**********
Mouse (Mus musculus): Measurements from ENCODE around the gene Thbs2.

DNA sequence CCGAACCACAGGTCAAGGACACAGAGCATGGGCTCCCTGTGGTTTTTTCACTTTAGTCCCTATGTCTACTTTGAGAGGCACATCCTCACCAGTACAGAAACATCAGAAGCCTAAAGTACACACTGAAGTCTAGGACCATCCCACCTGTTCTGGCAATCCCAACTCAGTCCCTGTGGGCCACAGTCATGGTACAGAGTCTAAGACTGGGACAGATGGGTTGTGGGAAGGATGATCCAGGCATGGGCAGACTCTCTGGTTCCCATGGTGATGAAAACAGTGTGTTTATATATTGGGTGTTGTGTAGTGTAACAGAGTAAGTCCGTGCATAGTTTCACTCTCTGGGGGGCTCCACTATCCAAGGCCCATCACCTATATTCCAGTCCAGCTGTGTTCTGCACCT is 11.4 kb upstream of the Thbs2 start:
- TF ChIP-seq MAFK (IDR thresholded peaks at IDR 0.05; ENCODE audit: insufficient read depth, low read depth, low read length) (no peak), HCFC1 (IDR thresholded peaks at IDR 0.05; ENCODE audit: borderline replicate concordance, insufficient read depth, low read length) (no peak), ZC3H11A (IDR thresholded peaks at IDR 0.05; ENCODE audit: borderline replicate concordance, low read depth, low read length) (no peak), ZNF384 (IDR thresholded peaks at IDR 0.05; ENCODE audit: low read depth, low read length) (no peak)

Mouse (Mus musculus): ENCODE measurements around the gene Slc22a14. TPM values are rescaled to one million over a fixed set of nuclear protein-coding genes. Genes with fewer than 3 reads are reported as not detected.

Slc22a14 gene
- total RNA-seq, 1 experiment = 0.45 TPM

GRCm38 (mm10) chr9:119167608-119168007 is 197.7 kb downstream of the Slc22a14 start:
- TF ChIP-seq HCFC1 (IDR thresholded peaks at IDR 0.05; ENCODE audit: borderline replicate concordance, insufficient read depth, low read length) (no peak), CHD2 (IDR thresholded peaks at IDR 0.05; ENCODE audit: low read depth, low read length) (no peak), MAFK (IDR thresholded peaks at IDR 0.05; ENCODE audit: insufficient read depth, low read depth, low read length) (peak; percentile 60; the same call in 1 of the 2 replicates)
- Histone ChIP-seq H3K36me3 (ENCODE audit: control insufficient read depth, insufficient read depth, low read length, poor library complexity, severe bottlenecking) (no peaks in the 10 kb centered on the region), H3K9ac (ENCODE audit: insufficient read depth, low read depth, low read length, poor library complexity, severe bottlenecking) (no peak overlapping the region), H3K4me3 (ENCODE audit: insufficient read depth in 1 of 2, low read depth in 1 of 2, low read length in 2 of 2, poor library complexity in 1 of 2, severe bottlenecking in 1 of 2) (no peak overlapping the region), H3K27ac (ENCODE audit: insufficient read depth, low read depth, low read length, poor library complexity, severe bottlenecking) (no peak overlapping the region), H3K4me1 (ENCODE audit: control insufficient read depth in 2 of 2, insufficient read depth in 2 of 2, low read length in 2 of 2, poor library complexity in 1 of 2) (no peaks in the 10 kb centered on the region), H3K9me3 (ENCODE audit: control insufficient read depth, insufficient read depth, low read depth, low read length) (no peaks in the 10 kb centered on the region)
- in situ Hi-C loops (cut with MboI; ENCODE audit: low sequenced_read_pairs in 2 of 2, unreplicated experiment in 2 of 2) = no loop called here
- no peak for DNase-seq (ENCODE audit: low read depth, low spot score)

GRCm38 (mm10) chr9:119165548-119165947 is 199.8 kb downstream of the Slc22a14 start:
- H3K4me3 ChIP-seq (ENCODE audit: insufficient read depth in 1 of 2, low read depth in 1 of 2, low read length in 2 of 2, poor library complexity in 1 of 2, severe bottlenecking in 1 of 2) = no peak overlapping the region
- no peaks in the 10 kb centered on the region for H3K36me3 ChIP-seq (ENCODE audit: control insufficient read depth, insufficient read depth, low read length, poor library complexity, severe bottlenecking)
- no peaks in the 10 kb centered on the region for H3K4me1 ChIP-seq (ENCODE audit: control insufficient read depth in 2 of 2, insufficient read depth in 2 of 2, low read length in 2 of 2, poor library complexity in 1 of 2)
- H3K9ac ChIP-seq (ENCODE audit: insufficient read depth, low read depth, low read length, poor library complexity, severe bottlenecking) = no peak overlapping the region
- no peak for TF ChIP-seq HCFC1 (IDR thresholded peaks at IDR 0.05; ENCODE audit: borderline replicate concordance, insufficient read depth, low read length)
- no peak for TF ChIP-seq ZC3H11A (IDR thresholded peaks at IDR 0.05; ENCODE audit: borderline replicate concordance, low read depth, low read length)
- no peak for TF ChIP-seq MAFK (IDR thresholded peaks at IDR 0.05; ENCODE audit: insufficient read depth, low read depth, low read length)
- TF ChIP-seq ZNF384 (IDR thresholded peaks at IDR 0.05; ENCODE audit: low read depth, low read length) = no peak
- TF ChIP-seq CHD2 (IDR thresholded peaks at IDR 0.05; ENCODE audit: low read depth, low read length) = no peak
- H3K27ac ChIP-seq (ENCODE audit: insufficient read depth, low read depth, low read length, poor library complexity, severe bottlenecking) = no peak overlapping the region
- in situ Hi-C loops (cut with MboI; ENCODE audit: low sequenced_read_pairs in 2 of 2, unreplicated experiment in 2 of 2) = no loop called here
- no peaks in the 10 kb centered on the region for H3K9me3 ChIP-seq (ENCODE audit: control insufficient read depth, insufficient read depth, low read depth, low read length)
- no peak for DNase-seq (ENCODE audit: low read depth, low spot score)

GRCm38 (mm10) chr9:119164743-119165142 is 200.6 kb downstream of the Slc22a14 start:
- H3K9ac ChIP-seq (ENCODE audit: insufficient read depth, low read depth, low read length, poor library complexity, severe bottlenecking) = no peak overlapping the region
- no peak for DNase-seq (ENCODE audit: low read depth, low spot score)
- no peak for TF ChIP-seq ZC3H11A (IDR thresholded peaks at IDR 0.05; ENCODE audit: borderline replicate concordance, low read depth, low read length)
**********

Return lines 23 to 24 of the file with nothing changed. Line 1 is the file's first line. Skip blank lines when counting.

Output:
- in situ Hi-C loops (cut with MboI; ENCODE audit: low sequenced_read_pairs in 2 of 2, unreplicated experiment in 2 of 2) = no loop called here
- no peaks in the 10 kb centered on the region for H3K9me3 ChIP-seq (ENCODE audit: control insufficient read depth, insufficient read depth, low read depth, low read length)